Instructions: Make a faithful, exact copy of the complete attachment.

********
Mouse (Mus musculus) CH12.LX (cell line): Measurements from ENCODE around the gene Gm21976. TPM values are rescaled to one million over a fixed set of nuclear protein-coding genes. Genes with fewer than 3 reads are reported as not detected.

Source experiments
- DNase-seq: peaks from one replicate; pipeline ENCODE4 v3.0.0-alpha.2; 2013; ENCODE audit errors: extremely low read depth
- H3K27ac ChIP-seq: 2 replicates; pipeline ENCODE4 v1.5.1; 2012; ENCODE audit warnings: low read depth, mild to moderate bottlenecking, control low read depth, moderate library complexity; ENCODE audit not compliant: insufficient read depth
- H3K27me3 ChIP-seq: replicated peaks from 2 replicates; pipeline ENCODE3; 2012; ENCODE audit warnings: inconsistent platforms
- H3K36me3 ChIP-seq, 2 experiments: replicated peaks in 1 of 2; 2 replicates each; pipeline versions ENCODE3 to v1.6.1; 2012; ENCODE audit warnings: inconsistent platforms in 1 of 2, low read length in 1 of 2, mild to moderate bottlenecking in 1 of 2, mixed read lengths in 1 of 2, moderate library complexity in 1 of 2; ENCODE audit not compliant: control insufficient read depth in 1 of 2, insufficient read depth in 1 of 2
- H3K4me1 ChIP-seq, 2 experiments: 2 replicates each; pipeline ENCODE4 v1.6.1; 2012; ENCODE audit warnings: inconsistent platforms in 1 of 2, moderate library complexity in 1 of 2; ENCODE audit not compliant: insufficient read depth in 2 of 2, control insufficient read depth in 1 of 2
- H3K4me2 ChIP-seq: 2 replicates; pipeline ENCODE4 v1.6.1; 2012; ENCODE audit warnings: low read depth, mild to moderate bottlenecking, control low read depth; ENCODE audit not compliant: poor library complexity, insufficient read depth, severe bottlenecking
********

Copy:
Mouse (Mus musculus) CH12.LX (cell line): Measurements from ENCODE around the gene Gm21976. TPM values are rescaled to one million over a fixed set of nuclear protein-coding genes. Genes with fewer than 3 reads are reported as not detected.

Source experiments
- DNase-seq: peaks from one replicate; pipeline ENCODE4 v3.0.0-alpha.2; 2013; ENCODE audit errors: extremely low read depth
- H3K27ac ChIP-seq: 2 replicates; pipeline ENCODE4 v1.5.1; 2012; ENCODE audit warnings: low read depth, mild to moderate bottlenecking, control low read depth, moderate library complexity; ENCODE audit not compliant: insufficient read depth
- H3K27me3 ChIP-seq: replicated peaks from 2 replicates; pipeline ENCODE3; 2012; ENCODE audit warnings: inconsistent platforms
- H3K36me3 ChIP-seq, 2 experiments: replicated peaks in 1 of 2; 2 replicates each; pipeline versions ENCODE3 to v1.6.1; 2012; ENCODE audit warnings: inconsistent platforms in 1 of 2, low read length in 1 of 2, mild to moderate bottlenecking in 1 of 2, mixed read lengths in 1 of 2, moderate library complexity in 1 of 2; ENCODE audit not compliant: control insufficient read depth in 1 of 2, insufficient read depth in 1 of 2
- H3K4me1 ChIP-seq, 2 experiments: 2 replicates each; pipeline ENCODE4 v1.6.1; 2012; ENCODE audit warnings: inconsistent platforms in 1 of 2, moderate library complexity in 1 of 2; ENCODE audit not compliant: insufficient read depth in 2 of 2, control insufficient read depth in 1 of 2
- H3K4me2 ChIP-seq: 2 replicates; pipeline ENCODE4 v1.6.1; 2012; ENCODE audit warnings: low read depth, mild to moderate bottlenecking, control low read depth; ENCODE audit not compliant: poor library complexity, insufficient read depth, severe bottlenecking